Pearson v. Colvin, No. 14-2255 (4th Cir. 2015)

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Justia Opinion Summary

Plaintiff appealed the denial of his application for Social Security disability benefits, contending that the ALJ failed to resolve a conflict between the vocational expert's testimony and the Dictionary of Occupational Titles. The court held that an ALJ has not fully developed the record if it contains an unresolved conflict between the expert’s testimony and the Dictionary; nor has the ALJ fulfilled this duty if he ignores an apparent conflict because the expert testified that no conflict existed. In this case, the ALJ did not fulfill his duty to make an independent identification of apparent conflicts. Accordingly, the court reversed and remanded for further proceedings.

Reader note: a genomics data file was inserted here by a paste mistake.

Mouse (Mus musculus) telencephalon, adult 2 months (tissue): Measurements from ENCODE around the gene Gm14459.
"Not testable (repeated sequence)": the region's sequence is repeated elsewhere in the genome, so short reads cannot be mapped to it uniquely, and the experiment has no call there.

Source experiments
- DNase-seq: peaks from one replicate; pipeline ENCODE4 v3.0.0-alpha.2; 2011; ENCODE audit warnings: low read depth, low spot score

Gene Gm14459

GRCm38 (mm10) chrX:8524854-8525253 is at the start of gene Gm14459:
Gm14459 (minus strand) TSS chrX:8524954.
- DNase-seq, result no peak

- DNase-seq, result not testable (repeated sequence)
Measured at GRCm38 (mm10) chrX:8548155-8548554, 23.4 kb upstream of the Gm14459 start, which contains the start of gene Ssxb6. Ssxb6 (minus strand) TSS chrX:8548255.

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PUBLISHED UNITED STATES COURT OF APPEALS FOR THE FOURTH CIRCUIT No. 14-2255 JEFFREY PEARSON, Plaintiff - Appellant, v. CAROLYN W. COLVIN, Acting Security Administration, Commissioner of the Social Defendant - Appellee. Appeal from the United States District Court for the Eastern District of Virginia, at Norfolk. Henry Coke Morgan, Jr., Senior District Judge. (2:14-cv-00088-HCM-DEM) Argued: October 27, 2015 Decided: December 17, 2015 Before MOTZ, GREGORY, and HARRIS, Circuit Judges. Reversed and remanded by published opinion. Judge Motz wrote the opinion, in which Judge Gregory and Judge Harris joined. ARGUED: E. Gregory Wallace, CAMPBELL UNIVERSITY SCHOOL OF LAW, Raleigh, North Carolina, for Appellant. Mark Anthony Exley, OFFICE OF THE UNITED STATES ATTORNEY, Norfolk, Virginia, for Appellee. ON BRIEF: Anthony W. Bartels, BARTELS LAW FIRM, Jonesboro, Arkansas, for Appellant. Dana J. Boente, United States Attorney, OFFICE OF THE UNITED STATES ATTORNEY, Alexandria, Virginia; Nora Koch, Acting Regional Chief Counsel, Taryn Jasner, Supervisory Attorney, Naomi Mendelsohn, Assistant Regional Counsel, SOCIAL SECURITY ADMINISTRATION, Philadelphia, Pennsylvania, for Appellee. DIANA GRIBBON MOTZ, Circuit Judge: Jeffrey Pearson appeals the denial of his application for Social Security disability benefits. He contends that substantial evidence does not support the determination of the administrative judge failed law to judge denying resolve a those conflict benefits between because the the vocational expert’s testimony and the Dictionary of Occupational Titles. We reverse and remand for further proceedings. I. In the past, Pearson has worked in a number of fields, including as a groundskeeper and a press operator in a plastics factory. most On February 5, 2009, Pearson was laid off from his recent job. Six Security disability weeks benefits later, under he Titles applied for II XVI and Social of the Social Security Act, 42 U.S.C. §§ 416(i), 423, 1381, 1382c(a)(3) (2012). Pearson alleged disability due to arthritis of the spine, degenerative joint disease and a torn rotator cuff in his right shoulder, shin splints, degenerative artery disease in his feet, a hiatal hernia, irritable bowel syndrome, post-traumatic stress disorder, depression, and anxiety. Pearson’s application for benefits was denied initially and upon rehearing. the denial. An administrative law judge (ALJ) then affirmed The Social Security 2 Appeals Council (Appeals Council), however, granted Pearson’s request for review and remanded the case for further consideration, including testimony from a vocational expert. During the second ALJ hearing, at the beginning vocational expert’s testimony, the ALJ asked the expert: your testimony here today differs [from] what is of the “[i]f contained within the Dictionary of Occupational Titles, will you please so advise both [Pearson’s counsel] and myself?” 1 The expert agreed to do so. The ALJ presented the vocational expert with a series of hypotheticals. The ALJ first posed the following scenario to the expert: [A]ssume a hypothetical individual the same age, education and work experience which our claimant possesses. Further assume that this hypothetical individual can lift and carry up to 20 pounds occasionally and ten pounds frequently; sit six hours in an eight hour day and stand and walk a total of six hours in an eight hour day. Further assume that this hypothetical individual would be limited to occasionally overhead lifting and reaching using the upper nondominant extremity. Likewise, this hypothetical individual could perform occasional 1 The Dictionary of Occupational Titles, and its companion, Selected Characteristics of Occupations Defined in the Revised Dictionary of Occupational Titles (hereinafter, “Dictionary” refers to both documents), are Social Security Administration resources that list occupations existing in the economy and explain some of the physical and mental requirements of those occupations. U.S. Dep’t of Labor, Dictionary of Occupational Titles (4th ed. 1991); U.S. Dep’t of Labor, Selected Characteristics of Occupations Defined in the Revised Dictionary of Occupational Titles (1993). 3 bending, stooping, crouching, kneeling and crawling. . . . The hypothetical individual, I would restrict to ambulating on level surfaces. Likewise, this hypothetical individual could perform no more than frequent fingering and handling using the upper extremities. . . . None exertionally. I would restrict this hypothetical individual to performing simple, routine tasks, with supervision which is simple, direct and concrete. The ALJ then asked the vocational expert whether this hypothetical person could perform any of Pearson’s past jobs. The expert said he could not. The ALJ next asked the vocational expert whether this hypothetical person could perform any other jobs in the national economy. could The expert testified that the hypothetical individual perform unskilled and light work, including jobs as a motel cleaner (Dictionary 323.687-014), cashier II (Dictionary 211.462-010), and bench press operator (Dictionary 690.685-014). Pearson’s counsel asked the expert no questions. the vocational expert mention any conflicts At no time did between his testimony and the Dictionary. The ALJ again affirmed the denial of benefits. that Pearson shoulder has the tendonitis (status-post left following and severe impairments: synovial lesion, left tympanoplasty), diffuse joint ear pain He found “right disorder due to arthritis, back pain, carpal tunnel syndrome of the right wrist, anxiety, and depression.” However, the ALJ found that, with 4 those impairments, Pearson retains the residual functional capacity to perform less than the full range of unskilled, light work . . . . Physically, he retains the residual functional capacity to lift and carry 20 pounds occasionally and 10 pounds frequently; stand and/or walk six hours in an eight-hour workday; sit for six hours in an eight-hour workday; is limited to occasional overhead lifting/reaching using the nondominant upper extremity; can do no more than frequent fingering and handling; can occasionally bend, stoop, crouch and crawl; is limited to ambulating on level surfaces; and is limited to face-to-face communication due to alleged hearing loss in one ear. Mentally, the claimant is limited to simple, routine tasks with supervision that is simple, direct, and concrete. This residual functional capacity mirrors that of the individual in the first hypothetical that the ALJ posed to the vocational expert. The ALJ concluded that although Pearson could not perform any relevant past work, he could perform jobs that exist in significant numbers in the national economy, including work as a motel cleaner, cashier II, and machine tender/bench press operator; these mentioned. are the same jobs the vocational expert The ALJ thus found Pearson not disabled and not entitled to benefits. Pearson requested an Appeals decision, which the Council denied. action in federal court. Council review of this Pearson then filed this Upon consideration of the parties’ cross-motions for summary judgment, a magistrate judge issued a report recommending grant of summary 5 judgment to the Acting Commissioner of the (Commissioner). Social Pearson filed Security objections, Administration arguing that the magistrate judge erred in recommending affirmance of the ALJ’s finding that benefits. he This was was not disabled assertedly so or eligible because the to ALJ receive did not resolve a conflict between the vocational expert’s testimony and the Dictionary as to whether the jobs identified by the expert required an ability Pearson did not have -- to frequently reach overhead with objection, both adopted arms. the The district magistrate judge’s granted the Commissioner summary judgment. court overruled the recommendation, and This timely appeal followed. II. When reviewing a Social Security disability determination, a reviewing court must “uphold the determination when an ALJ has applied correct legal standards and the ALJ’s factual findings are supported by substantial evidence.” Bird v. Comm’r of Soc. Sec. Admin., 699 F.3d 337, 340 (4th Cir. 2012). evidence is that which “a reasonable adequate to support a conclusion.” mind might Substantial accept as Johnson v. Barnhart, 434 F.3d 650, 653 (4th Cir. 2005) (per curiam) (internal quotation marks omitted). It “consists of more than a mere scintilla of evidence but may be less than a preponderance.” 6 Hancock v. Astrue, 667 F.3d 470, 472 (4th Cir. 2012) (internal quotation marks omitted). In considering an application for disability benefits, an ALJ uses a five-step disability claim. (2015). The sequential process to evaluate the 20 C.F.R. §§ 404.1520(a)(4), 416.920(a)(4) ALJ determines whether a claimant: first, is currently gainfully employed; second, has a severe impairment; and third, has an impairment that meets requirements of a listed impairment. (ii), (iii). functional or equals the Id. § 404.1520(a)(4)(i), Fourth, the ALJ considers the claimant’s residual capacity to determine whether functions of his past relevant work. he can perform the Id. § 404.1520(a)(4)(iv). Fifth, the ALJ considers the claimant’s age, education, work experience, and residual functional capacity to decide whether he can numbers perform alternative in national the 404.1560(c). work economy. that exists Id. in significant §§ 404.1520(a)(4)(v), The claimant has the burden of proof for the first four steps, but at the final, fifth step the Commissioner bears the burden to prove alternative work. that the claimant is able to perform See Bowen v. Yuckert, 482 U.S. 137, 146 n.5 (1987). To answer this final question -- whether sufficient other work exists for the claimant in the national economy -- the ALJ “rel[ies] primarily” on the Dictionary. 7 Soc. Sec. Admin., Policy Interpretation Ruling: Titles II & XVI: Use of Vocational Expert & Vocational Occupational Info. in Specialist Evidence, Disability & Reliable Social Decisions, Other Security Ruling (SSR) 00-4p, 2000 WL 1898704 (Dec. 4, 2000), at *2 (the Ruling). The ALJ “may also use” a vocational expert to address complex aspects of the employment determination, including the expert’s observations of what a particular job requires in practice or the availability of given positions in the national economy. Id. Because the expert’s testimony can sometimes conflict with the Dictionary, promulgated a the Social multi-page, Security formal Administration ruling to “clarif[y has the] standards for the use of vocational experts” at ALJ hearings. Id. at *1. record, The Ruling requires that the ALJ “inquire, on the . . . whether” the vocational expert’s testimony “conflict[s]” with the Dictionary, and also requires that the ALJ “elicit conflicts a reasonable between Id. at *2. the explanation expert’s testimony for” and and the “resolve” Dictionary. The ALJ must, by determining if the vocational expert’s explanation is “reasonable,” resolve conflicts “before relying on the determination disabled.” or [vocational decision expert’s] about Id. 8 evidence whether the to support claimant a is III. The parties dispute two aspects of the Ruling: (1), whether SSR 00-4p requires the ALJ only to ask the vocational expert whether his testimony conflicts with the Dictionary or also requires the ALJ to identify conflicts independently from the vocational expert; and (2), if the ALJ must independently identify conflicts, which conflicts the Ruling requires an ALJ to identify. Pearson maintains that SSR 00-4p requires the ALJ to do more than just ask the vocational expert if his testimony conflicts with the Dictionary. He contends that even if a vocational expert fails to identify a conflict in response to that question, the Ruling requires the ALJ to independently identify all “possible” conflicts between the expert’s testimony and the Dictionary. SSR 00-4p, at *4. The Commissioner argues that SSR 00-4p imposes on the ALJ only the single “affirmative responsibility” -- to ask the vocational testimony conflicts with the Dictionary. expert Id. whether his At most, the Commissioner contends, if the ALJ must do more, he need only identify “obvious” conflicts. 2 2 The Commissioner does not argue that we must defer to her interpretation of SSR 00-4p. Although we of course defer to the Commissioner’s interpretation of the statute as manifested in the Ruling itself, Pass v. Chater, 65 F.3d 1200, 1204 n.3 (4th Cir. 1995), because the Commissioner’s proposed interpretation of the Ruling conflicts with the plain language of the Ruling, we need not and do not defer to her interpretation. 9 As to whether the ALJ must do more than ask the vocational expert whether his testimony conflicts with the Dictionary, the Commissioner’s “affirmative responsibility” other language in SSR 00-4p. argument ignores From its outset, the Ruling sets forth multiple responsibilities and places all of them on the ALJ. Id. at *1. The Ruling explains that its “purpose” is to require the ALJ (not the vocational expert) to “[i]dentify and obtain a reasonable vocational expert’s explanation” testimony for and conflicts the between Dictionary, the and to “[e]xplain in the determination or decision how any conflict that has been identified was resolved.” Id. (emphasis added). The Ruling then proceeds to require that the ALJ undertake exactly these responsibilities. First, the ALJ must “[a]sk the [vocational expert] . . . if the evidence he or she has provided conflicts with information provided in the [Dictionary]”; and second, “[i]f the [vocational expert]’s . . . evidence appears to conflict with the [Dictionary],” the ALJ must reasonable explanation for the apparent conflict.” “obtain a Id. at *4. Notably, this second requirement is so independent of the first that it does not rest on the vocational expert’s identification of a conflict. the conflict [expert] is by Rather, SSR 00-4p directs the ALJ to “resolve determining reasonable,” if id. the at 10 explanation *2, and to given by the “explain the resolution of the conflict irrespective of how the conflict was identified,” id. at *4 (emphasis added). We thus agree with Pearson and the courts that have held that an ALJ has not fulfilled his affirmative duty “merely because the [vocational expert] responds ‘yes’ when asked if her testimony Colvin, is 769 consistent F.3d 987, with 990 the (8th [Dictionary].” Cir. 2014); see Moore v. Overman v. Astrue, 546 F.3d 456, 463 (7th Cir. 2008) (explaining that “the ALJ’s affirmative duty extends beyond merely asking the [vocational expert] whether his testimony is consistent with the [Dictionary]”); Haddock v. Apfel, 196 F.3d 1084, 1087 (10th Cir. 1999) (deciding, in a case predating SSR 00-4p, that “the ALJ must ask the expert how his or her testimony . . . corresponds with the [Dictionary], and elicit a reasonable explanation for any discrepancy”). But see Lindsley v. Comm’r of Soc. Sec., 560 F.3d 601, 606 (6th Cir. 2009) (“Nothing in [SSR] 00-4p places an affirmative duty on the ALJ to conduct an independent investigation . . . .”) (internal quotation marks omitted). 3 3 The Even the Ruling’s structure and section titles demonstrate that SSR 00-4p requires far more than that the ALJ ask the vocational expert a single question. The titles address “Resolving Conflicts in Occupational Information,” “Reasonable Explanations for Conflicts (or Apparent Conflicts) in Occupational Information,” “Evidence That Conflicts with SSA Policy,” and then “The Responsibility To Ask About Conflicts,” followed by “Explaining the Resolution.” SSR 00-4p, at *2-*4. 11 ALJ independently must identify conflicts between the expert’s testimony and the Dictionary. As to the second issue, the language of the Ruling also explains which conflicts the ALJ must identify and before relying on the vocational expert’s testimony. resolve Though SSR 00-4p uses several adjectives to describe the relevant conflict, the most common “apparent.” and, we believe, the most compelling is See SSR 00-4p, at *2, *4 (requiring that the ALJ “elicit a reasonable explanation” for “an apparent unresolved conflict” and “obtain a reasonable explanation for the apparent conflict”). “Apparent,” “obvious,” and necessarily of “seeming course, real so.” has or Apparent, two definitions: true, but Oxford not Dictionary, http://www.oxforddictionaries.com/definition/apparent visited Dec. 1, 2015). (last But the context of the word “apparent” in SSR 00-4p makes plain that the Ruling intends the latter meaning -- that the ALJ must identify where the expert’s testimony seems to, but does not necessarily, conflict with the Dictionary. expert]’s For the Ruling explains that “[i]f the [vocational . . [Dictionary], explanation . evidence the for (emphasis added). appears adjudicator the apparent will to conflict obtain conflict.” SSR a with the reasonable 00-4p, at *4 And the title of one of the Ruling’s sections 12 addresses “Conflicts (or Apparent Conflicts),” id. at *2; that title would be redundant if “apparent” meant “obvious.” We recognize that Commissioner’s claim identified this resolved, Pearson’s and that, contention rejects if any conflict is it that conclusion only obvious all possible both needs the to be conflicts, and conflicts must be identified and resolved. The Commissioner’s contention ignores the directive conflicts.” in SSR 00-4p that the ALJ address “apparent Pearson’s view would require the ALJ to do more than simply compare the express language of the Dictionary and the vocational expert’s testimony, and would allow the claimant to nitpick an ALJ’s or expert’s word choice on appeal. The “apparent” conflict standard falls between the parties’ proposals. It embraces the reality that, in many cases, testimony may only appear to conflict with the Dictionary, and the vocational expert may be able to explain that, in fact, no conflict exists. explanation, then However, the if the expert’s ALJ does not testimony elicit cannot substantial evidence to support the ALJ’s decision. this provide An expert’s testimony that apparently conflicts with the Dictionary can only provide substantial evidence if the ALJ has received this explanation from the expert and determined that the explanation 13 is reasonable and provides a basis for relying on the testimony rather than the Dictionary. See id. at *2. 4 The policies animating the disability benefits adjudication process also support requiring the ALJ to make an independent identification conflicts. of conflicts, and to 476 so for apparent The Social Security Act is remedial in nature and “unusually protective” of claimants. York, do U.S. 467, 480, 486 See Bowen v. City of New n.14 (1986). Adopting the Commissioner’s approach could result in a benefit denial based on a vocational expert’s testimony that a claimant could fulfill occupational requirements when, in fact, he could not fulfill those requirements. We have long recognized that the administrative hearing process is not an adversarial one, and an ALJ has a duty to investigate the facts and develop the record independent of the claimant or his counsel. Heckler, 783 F.2d 1168, 1173-74 (4th Cir. 1986). See Cook v. An ALJ has not fully developed the record if it contains an unresolved conflict between the expert’s testimony and the Dictionary. 4 Nor has the Requiring an ALJ independently to identify apparent conflicts does not require a further hearing. When an ALJ identifies an apparent conflict that was not raised during a hearing, he can request an explanation of the conflict by submitting interrogatories to the vocational expert. Social Security Administration, Hearings, Appeals, and Litigation Law Manual, ch. I-2-5 § 30(C) (2015). If the expert provides a sufficient explanation, the ALJ can resolve the apparent conflict on the basis of the answer to the interrogatories. 14 ALJ fulfilled this duty if he ignores an apparent conflict because the expert testified that no conflict existed. Moreover, if SSR 00-4p did not require the ALJ to make an independent identification of conflicts, or only required the ALJ to identify and resolve obvious conflicts, the duty to identify conflicts between the vocational expert testimony and the Dictionary would fall to the claimant. requires nothing of the claimant. 454 F.3d 731, 735 (7th Cir. SSR 00-4p, however, See Prochaska v. Barnhart, 2006) (“[The claimant] was not required to raise th[e conflict] at the hearing, because the Ruling places the burden of making the necessary inquiry on the ALJ.”). Moreover, given that the Commissioner bears the burden of proof at this final step, adopting the Commissioner’s view “would amount to shifting the burden” of proof “back to the claimant.” Haddock, 196 F.3d at 1090. This we will not do. IV. Finally, we turn to whether in this case the ALJ fulfilled his duty conflicts. to make an independent identification of apparent The vocational expert testified that Pearson was not disabled because he could perform three occupations available in sufficient numbers in the national economy. For all three, the Dictionary lists frequent reaching as a requirement. Dictionary at 323.687-014, 1991 WL 672783; 211.462-010, 1991 WL 671840; 15 690.685-014, 1991 WL 678500. “[e]xtending hand(s) and The Dictionary defines reaching as arm(s) in any direction.” App. C, Selected Characteristics of Occupations Defined in the Revised Dictionary of Occupational Titles C-3. The ALJ found Pearson’s nondominant arm could only occasionally reach upward. Pearson contends that “the plain meaning of ‘reaching,’” as defined by the Dictionary, Appellant’s Br. at 14. “encompasses According to overhead Pearson, reaching.” because the Dictionary does not specify the type of reaching involved, all of the listed reaching.” occupations Id. at 17. “may require bilateral overhead The Commissioner maintains that the Dictionary only requires some form of frequent reaching, not necessarily frequent occupations. bilateral overhead reaching, for these The Commissioner claims that, because Pearson can frequently reach bilaterally in every direction but overhead, and can frequently reach overhead with one arm, no conflict exists. Although the Dictionary does not expressly state that the occupations identified by the expert require frequent bilateral overhead reaching, the Dictionary’s broad definition of “reaching” means that they certainly may require such reaching. Comparing the Dictionary definition to Pearson’s limitations, the vocational expert’s testimony that Pearson could fulfill the requirements of these occupations apparently conflicts with the 16 Dictionary. Although we could guess what these occupations require in reality, it is the purview of the ALJ to elicit an explanation from the expert as to whether these occupations do, in fact, require frequent bilateral overhead reaching. If the explanation does not provide a reasonable basis for relying on the expert’s testimony, that testimony cannot substantial evidence for a denial of benefits. explanation is reasonable, the ALJ can provide If the expert’s resolve the apparent conflict with the Dictionary and rely on the expert’s testimony. Deciding that the vocational expert’s testimony apparently conflicts with the Dictionary here does not mean that an ALJ must find Pearson, or any other claimant with this limitation, unable to perform these jobs. Rather, it simply means that the ALJ and the expert should address exactly what form of reaching the stated fulfill occupations those require requirements. and As whether the the Seventh claimant Circuit put can it, “this is exactly the sort of inconsistency the ALJ should have resolved with the expert’s help.” (remanding the case vocational expert’s for the testimony ALJ Prochaska, 454 F.3d at 736 to determine conflicted with whether the the Dictionary because “the ALJ asked the expert for work that could be done by someone who could only ‘occasionally reach above shoulder level’ while a cashier’s requirements, under the [Dictionary], include ‘reaching’ frequently”). 17 Directly addressing this conflict is important because even if some motel cleaners, cashiers, and bench press operators need not frequently reach national with both of An ALJ can only find a claimant not disabled at step five the the Commissioner this number matters. if without the in analysis economy arms, positions of the overhead requirement proves that the claimant can perform other work that “exist[s] in significant numbers in the national economy.” 20 C.F.R. § 404.1560(c). So it is not enough that some positions exist in which the worker need not frequently reach overhead with both arms. The vocational expert must testify to how many of these positions do not require frequent bilateral overhead reaching. least some have this requirement. Likely at If there are a sufficient number of these positions that do not require frequent bilateral overhead reaching, disabled. necessarily the ALJ can properly find Pearson not If too many do have this requirement, the ALJ will find that Pearson cannot do work that exists in significant numbers in the national economy. V. For the foregoing reasons, we reverse the judgment of the district court and remand the case with instructions to remand 18 it to the Commissioner for further proceedings consistent with this opinion. REVERSED AND REMANDED 19